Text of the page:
Carbon Intensity Reduction Could Curb China’s Appetite for Oil and Coal
The Wall Street Journal said on Wednesday that some oil industry analysts believe China’s seemingly insatiable energy demands may actually subside if its government follows through on its recent pledge to decrease the carbon “intensity” of China’s economy. Carbon intensity refers to the emitted carbon per unit GDP, basically the energy efficiency of carbon-emitting facilities.
On Monday, China agreed to reduce its carbon intensity levels by 40–45 percent by 2020. According to the Journal, Amy Myers Jaffe, an energy fellow at Rice University in Houston, said on a blog that if China’s plan is implemented, its oil demand may decrease by about 4.5 million barrels per day over the next two decades. Decreased energy demand over the long term will hopefully mean falling oil prices, particularly since the most recent spike in crude prices is mostly attributable to real and anticipated energy demands from China.
Barclays Capital issued a research note on Wednesday noting that China’s plans to reduce carbon intensity would have large “ramifications for the entire energy complex,” and coal in particular; China is the world’s largest consumer of coal. Barclays used data from the IEA and BP’s annual statistical review to conclude that the proportion of coal among China’s total energy consumption would decrease from its current position at more than 75 percent to 52 percent by 2020 as other fuel sources, such as nuclear energy, gain a larger share.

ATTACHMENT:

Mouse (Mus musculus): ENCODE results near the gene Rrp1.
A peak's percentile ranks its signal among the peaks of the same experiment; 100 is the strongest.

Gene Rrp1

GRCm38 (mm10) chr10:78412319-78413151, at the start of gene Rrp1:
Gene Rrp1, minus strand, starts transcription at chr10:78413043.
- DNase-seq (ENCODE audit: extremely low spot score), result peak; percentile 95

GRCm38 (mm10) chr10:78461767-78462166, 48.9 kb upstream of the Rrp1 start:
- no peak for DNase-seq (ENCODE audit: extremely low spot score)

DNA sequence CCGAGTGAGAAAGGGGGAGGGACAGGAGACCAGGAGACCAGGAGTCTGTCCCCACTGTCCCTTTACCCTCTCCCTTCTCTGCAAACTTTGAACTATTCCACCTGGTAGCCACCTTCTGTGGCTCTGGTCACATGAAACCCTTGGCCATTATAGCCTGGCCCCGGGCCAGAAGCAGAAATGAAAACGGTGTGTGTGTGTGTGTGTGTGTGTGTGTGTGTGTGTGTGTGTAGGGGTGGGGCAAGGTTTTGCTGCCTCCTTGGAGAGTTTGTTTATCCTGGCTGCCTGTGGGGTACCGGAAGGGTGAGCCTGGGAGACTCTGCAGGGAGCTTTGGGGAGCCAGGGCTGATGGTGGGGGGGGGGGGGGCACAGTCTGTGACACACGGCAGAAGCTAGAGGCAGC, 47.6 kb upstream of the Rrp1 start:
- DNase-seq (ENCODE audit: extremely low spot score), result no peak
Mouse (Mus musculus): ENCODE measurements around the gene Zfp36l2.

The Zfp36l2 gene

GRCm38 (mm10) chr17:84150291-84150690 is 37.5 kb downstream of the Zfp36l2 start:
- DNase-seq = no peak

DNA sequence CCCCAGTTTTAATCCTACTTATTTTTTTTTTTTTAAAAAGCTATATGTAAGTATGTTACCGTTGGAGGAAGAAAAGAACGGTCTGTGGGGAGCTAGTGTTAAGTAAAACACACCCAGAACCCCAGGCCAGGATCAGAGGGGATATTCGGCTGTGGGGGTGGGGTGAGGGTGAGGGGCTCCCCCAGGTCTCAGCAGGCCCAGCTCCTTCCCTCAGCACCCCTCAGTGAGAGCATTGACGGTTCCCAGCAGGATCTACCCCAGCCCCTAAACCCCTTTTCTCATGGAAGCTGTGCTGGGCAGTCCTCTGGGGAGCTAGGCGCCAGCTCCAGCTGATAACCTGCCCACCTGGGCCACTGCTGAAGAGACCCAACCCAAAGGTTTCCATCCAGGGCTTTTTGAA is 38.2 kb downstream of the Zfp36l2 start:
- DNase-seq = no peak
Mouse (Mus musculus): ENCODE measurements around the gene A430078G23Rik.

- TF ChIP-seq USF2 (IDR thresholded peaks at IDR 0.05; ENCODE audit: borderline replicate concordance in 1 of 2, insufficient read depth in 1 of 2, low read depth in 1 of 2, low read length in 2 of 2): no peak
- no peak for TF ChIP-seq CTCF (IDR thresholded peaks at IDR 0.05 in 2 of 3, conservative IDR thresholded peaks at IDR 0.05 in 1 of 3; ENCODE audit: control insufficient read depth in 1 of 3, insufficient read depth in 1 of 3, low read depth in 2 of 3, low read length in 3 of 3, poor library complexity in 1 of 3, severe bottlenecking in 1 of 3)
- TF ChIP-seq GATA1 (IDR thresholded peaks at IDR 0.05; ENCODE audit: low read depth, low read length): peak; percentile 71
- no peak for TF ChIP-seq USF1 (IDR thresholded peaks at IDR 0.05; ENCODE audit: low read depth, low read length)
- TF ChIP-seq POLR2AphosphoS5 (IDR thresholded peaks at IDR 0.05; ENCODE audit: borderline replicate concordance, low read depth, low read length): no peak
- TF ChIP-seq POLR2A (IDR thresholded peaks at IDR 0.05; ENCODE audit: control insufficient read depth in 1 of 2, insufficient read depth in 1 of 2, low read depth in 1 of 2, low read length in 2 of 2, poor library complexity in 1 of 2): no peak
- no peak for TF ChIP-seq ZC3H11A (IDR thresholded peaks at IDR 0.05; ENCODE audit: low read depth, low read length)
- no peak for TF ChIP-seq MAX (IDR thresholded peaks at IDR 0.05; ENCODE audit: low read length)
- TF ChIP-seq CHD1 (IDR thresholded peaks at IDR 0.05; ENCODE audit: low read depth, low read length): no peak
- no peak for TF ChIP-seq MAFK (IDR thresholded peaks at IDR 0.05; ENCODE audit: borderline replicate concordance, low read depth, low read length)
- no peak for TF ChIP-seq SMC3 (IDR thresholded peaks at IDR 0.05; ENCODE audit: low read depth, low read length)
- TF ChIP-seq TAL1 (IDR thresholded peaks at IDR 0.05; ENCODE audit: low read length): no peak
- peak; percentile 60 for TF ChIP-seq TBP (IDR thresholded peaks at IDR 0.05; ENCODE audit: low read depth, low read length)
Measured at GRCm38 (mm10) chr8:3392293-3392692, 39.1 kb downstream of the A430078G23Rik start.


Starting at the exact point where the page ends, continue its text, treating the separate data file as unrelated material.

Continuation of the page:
China will almost certainly continue to drive increases in world oil demand in the years to come. In its recent long-term energy forecast, the International Energy Agency projected Chinese oil consumption to more than double and reach 16.3 million barrels per day by 2030. In contrast, oil demand in the U.S. is expected to drop by 0.2 percent over the same 20-year period to 21.8 million barrels per day, even though the U.S. is the world’s biggest oil consumer, followed by China.
China’s thirst for energy has sent commodities markets skyrocketing to record high prices in recent years. Its demands however, may have been all smoke and mirrors. Commodities trader and analyst Stephen Schork attributes the price of oil to unfounded American beliefs that other countries, especially China, are consuming oil at unprecedented rates. As he eloquently put it, “the idea of a billion Chinese trading their Schwinns for Cadillac Escalades—I think that is what is driving the market.”
Maybe just the perception that China is making an effort to decrease its oil consumption will be enough to drive down prices.